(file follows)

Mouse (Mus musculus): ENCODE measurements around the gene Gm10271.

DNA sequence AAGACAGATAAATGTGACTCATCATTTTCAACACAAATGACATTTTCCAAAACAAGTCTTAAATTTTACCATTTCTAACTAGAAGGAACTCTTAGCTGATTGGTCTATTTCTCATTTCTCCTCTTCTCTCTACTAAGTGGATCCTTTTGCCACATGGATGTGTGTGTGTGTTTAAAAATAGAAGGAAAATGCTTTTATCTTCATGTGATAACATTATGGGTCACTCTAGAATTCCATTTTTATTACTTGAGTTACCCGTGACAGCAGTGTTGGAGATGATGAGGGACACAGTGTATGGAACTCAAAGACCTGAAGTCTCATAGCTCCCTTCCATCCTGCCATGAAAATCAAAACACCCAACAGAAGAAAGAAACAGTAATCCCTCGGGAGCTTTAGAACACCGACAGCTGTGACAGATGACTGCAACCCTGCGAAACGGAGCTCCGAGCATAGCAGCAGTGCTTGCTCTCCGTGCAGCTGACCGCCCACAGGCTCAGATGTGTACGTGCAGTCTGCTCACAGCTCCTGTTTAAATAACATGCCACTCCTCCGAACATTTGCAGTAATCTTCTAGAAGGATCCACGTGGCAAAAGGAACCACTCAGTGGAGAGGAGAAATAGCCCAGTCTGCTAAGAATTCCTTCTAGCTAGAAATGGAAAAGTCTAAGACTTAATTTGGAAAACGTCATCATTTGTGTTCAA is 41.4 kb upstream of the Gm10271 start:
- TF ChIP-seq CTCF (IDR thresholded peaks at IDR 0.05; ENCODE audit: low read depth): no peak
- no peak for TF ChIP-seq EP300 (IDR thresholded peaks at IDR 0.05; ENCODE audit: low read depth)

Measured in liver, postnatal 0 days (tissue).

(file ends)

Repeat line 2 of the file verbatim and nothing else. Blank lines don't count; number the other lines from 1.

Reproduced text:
DNA sequence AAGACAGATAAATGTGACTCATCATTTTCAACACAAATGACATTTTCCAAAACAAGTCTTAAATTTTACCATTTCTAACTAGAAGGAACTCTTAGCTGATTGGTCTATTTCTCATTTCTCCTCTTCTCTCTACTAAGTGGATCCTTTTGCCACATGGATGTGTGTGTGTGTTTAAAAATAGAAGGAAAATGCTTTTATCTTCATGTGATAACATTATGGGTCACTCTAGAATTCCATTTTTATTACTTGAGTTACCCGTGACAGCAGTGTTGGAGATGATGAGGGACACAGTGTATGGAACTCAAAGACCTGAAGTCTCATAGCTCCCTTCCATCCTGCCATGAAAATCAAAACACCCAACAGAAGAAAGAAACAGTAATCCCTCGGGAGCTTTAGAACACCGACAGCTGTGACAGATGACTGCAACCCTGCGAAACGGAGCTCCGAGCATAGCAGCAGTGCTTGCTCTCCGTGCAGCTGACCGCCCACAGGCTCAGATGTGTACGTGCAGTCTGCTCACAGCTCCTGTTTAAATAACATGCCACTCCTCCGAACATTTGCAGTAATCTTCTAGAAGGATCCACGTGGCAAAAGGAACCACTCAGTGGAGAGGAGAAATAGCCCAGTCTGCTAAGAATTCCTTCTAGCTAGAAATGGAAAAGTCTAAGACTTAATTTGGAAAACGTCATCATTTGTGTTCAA is 41.4 kb upstream of the Gm10271 start: